In general our goal is to find the feasible solution in X that maximizes or minimizes the objective function. Much OR research and practice and many commercial products related to OR have been dedicated to this task for special classes of problems.

Some problems such as minimal spanning tree, shortest path tree and others have very efficient algorithms for finding optimum solutions. There are many papers describing faster and faster algorithms for solving these problems. We call these the easy problems. Other problems such as the traveling salesman and most sequencing problems are very difficult in that there are problems of moderate size that cannot be solved on today's high-speed computers and probably never will be solved. We call these the hard problems. We discuss the difference between easy and hard problems on the next page.

Hard problems are usually solved by enumeration of the solution space. In the most general case, exhaustive enumeration of all solutions is necessary to find the optimum. Although practical for small problems, this method becomes impossible for problems of only moderate size. For some kinds of problems, implicit enumeration methods may provide optimum solutions for larger problems. These include the branch and bound methods of integer programming and discrete dynamic programming. Implicit enumeration considers all solutions, but large subsets are eliminated by numerical tests that assure that the optimum cannot lie in the eliminated subsets.

The approach taken in our add-ins is primarily based on either exhaustive or partial enumeration. Partial enumeration searches a relatively small proportion of the solution space using heuristics. A solution obtained through heuristics is sometimes a good solution, but it cannot be claimed as optimum. It is often the best one can do for practical problems.

The heuristics used by the add-ins include greedy heuristics, random solution generation and improvement heuristics. These are only introductory to a large number of heuristic methods considered in the literature including Tabu Search, Simulated Annealing, Genetic Algorithms and others.


Excel Model


The Optimize add-in builds a form on the Excel worksheet that holds components of the combinatorial optimization model. The form is illustrated below for a problem of selecting the numbers of servers for the six stations of a queuing network. This is a nonlinear optimization problem with integer variables. For this application, the number of stations is limited to 20. The details of the model are at this link. The components of the model described above are represented on the form. The model is of the Range type. Formulas for the model refer to cells not shown in the figure. They compute values that are particular to the application.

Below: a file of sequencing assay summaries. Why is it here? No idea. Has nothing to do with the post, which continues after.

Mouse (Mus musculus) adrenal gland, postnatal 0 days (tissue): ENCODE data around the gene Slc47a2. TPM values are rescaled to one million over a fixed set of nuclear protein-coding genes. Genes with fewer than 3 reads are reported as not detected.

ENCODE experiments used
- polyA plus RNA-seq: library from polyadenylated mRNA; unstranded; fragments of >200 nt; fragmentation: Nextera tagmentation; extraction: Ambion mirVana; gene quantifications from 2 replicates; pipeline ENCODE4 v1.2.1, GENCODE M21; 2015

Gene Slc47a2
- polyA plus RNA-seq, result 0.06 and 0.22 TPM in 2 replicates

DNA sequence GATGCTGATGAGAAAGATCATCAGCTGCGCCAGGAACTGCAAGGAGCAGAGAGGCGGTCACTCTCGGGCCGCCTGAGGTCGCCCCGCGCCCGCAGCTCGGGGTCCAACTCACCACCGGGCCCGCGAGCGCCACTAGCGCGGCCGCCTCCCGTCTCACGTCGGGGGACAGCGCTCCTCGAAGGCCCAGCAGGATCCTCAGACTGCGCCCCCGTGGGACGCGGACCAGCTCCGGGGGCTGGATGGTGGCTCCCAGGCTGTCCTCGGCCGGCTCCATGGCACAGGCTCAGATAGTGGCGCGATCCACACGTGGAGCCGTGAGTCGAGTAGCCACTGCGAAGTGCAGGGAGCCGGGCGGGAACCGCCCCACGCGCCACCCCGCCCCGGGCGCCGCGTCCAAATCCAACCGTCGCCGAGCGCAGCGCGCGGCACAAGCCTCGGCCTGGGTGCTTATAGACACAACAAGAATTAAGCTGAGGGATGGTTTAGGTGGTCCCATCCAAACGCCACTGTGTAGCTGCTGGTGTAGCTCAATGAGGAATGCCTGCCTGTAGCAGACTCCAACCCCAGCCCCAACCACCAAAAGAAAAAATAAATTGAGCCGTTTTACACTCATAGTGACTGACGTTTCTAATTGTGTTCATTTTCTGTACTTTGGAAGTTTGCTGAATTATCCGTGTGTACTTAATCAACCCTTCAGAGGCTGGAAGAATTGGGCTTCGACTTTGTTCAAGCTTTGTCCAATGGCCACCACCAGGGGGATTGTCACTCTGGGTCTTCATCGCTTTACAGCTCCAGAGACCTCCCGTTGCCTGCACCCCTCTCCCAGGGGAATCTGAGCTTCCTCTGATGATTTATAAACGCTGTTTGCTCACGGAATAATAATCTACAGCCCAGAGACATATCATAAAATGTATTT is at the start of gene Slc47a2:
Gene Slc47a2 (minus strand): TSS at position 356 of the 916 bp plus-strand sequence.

Cell O3 holds the direction of optimization and cell O4 holds the formula computing the objective value, f(x). Cell Q4 holds the function that computes the total infeasibility of a solution. Its value is 0 for a feasible solution and positive for an infeasible one. Cell Q3 holds the value of the logical expression defining G. Q3 evaluates as TRUE if the content of Q4 is 0. Range M8:R8 holds the solution, and ranges M9:R9 and M10:R10 hold the lower and upper limits respectively.

The type of problem in cell M5, here General (the designation of the Range type), specifies the characteristics defining the set X. The solution algorithm, indicated in cell M4 as Exhaustive, will enumerate all solutions in X and report the best solution found. Since all solutions are enumerated, this is the optimum solution.

The formulation on this page places very few restrictions on how the objective function is computed, how the solution space is defined or how the feasibility conditions are written. Solution methods applicable to the COP return the optimum for only very small problems. Rather, heuristic methods are used to search in the solution space. For most problems the quality of the final solution depends on how much time is spent looking for it.

On the following pages we provide models for a variety of combinatorial problems using the COP model.


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Operations Research Models and Methods
by Paul A. Jensen
Copyright 2004 - All rights reserved